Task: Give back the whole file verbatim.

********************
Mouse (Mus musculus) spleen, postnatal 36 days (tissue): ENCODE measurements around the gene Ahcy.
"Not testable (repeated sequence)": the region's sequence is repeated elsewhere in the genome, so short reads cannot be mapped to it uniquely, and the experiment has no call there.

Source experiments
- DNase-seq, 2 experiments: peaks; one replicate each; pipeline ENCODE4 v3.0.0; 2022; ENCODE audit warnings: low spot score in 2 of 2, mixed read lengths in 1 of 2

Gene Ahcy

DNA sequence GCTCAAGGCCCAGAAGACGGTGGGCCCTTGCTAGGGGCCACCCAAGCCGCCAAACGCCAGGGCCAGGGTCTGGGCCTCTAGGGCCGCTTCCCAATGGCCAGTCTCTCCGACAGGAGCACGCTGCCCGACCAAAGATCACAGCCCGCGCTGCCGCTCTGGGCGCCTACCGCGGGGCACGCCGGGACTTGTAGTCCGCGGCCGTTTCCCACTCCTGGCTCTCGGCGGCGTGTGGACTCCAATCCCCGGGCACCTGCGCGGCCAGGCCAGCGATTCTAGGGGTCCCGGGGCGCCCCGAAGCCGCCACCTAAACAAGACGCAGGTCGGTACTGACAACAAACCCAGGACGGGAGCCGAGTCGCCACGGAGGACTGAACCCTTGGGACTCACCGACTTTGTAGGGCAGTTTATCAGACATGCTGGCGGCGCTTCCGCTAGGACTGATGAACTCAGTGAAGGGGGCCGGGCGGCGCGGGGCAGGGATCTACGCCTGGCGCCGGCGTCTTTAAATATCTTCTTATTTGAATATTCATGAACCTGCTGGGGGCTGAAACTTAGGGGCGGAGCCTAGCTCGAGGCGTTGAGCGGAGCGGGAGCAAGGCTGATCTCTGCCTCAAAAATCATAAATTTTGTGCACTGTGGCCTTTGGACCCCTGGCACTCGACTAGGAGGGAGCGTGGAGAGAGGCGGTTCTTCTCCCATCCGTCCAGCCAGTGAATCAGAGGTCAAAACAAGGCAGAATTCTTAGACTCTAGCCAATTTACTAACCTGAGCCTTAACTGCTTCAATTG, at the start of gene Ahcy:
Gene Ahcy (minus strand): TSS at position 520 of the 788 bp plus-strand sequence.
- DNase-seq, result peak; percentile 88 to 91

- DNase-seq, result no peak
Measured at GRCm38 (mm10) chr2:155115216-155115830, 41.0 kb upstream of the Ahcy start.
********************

Mouse (Mus musculus) spleen, postnatal 36 days (tissue): ENCODE measurements around the gene Ahcy.
"Not testable (repeated sequence)": the region's sequence is repeated elsewhere in the genome, so short reads cannot be mapped to it uniquely, and the experiment has no call there.

Source experiments
- DNase-seq, 2 experiments: peaks; one replicate each; pipeline ENCODE4 v3.0.0; 2022; ENCODE audit warnings: low spot score in 2 of 2, mixed read lengths in 1 of 2

Gene Ahcy

DNA sequence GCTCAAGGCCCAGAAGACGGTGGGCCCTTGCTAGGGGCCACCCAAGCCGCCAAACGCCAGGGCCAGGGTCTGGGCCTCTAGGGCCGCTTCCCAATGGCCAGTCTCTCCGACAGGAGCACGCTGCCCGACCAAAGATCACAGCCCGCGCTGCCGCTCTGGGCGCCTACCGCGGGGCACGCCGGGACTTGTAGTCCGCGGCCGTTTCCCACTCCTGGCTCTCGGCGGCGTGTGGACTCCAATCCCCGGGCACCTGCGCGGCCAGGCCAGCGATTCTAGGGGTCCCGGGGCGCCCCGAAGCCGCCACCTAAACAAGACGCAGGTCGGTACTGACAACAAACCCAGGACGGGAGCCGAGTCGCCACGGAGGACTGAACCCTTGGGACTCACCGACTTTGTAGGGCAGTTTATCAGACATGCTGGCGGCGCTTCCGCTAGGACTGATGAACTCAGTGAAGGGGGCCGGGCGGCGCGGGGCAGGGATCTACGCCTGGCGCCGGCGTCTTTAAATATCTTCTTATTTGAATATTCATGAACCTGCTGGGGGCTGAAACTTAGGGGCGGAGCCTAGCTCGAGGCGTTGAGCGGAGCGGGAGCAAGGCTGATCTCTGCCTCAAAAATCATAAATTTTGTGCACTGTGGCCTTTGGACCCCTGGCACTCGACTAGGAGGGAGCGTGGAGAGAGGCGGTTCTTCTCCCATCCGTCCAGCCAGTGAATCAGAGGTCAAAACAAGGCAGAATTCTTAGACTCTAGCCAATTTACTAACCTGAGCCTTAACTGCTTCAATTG, at the start of gene Ahcy:
Gene Ahcy (minus strand): TSS at position 520 of the 788 bp plus-strand sequence.
- DNase-seq, result peak; percentile 88 to 91

- DNase-seq, result no peak
Measured at GRCm38 (mm10) chr2:155115216-155115830, 41.0 kb upstream of the Ahcy start.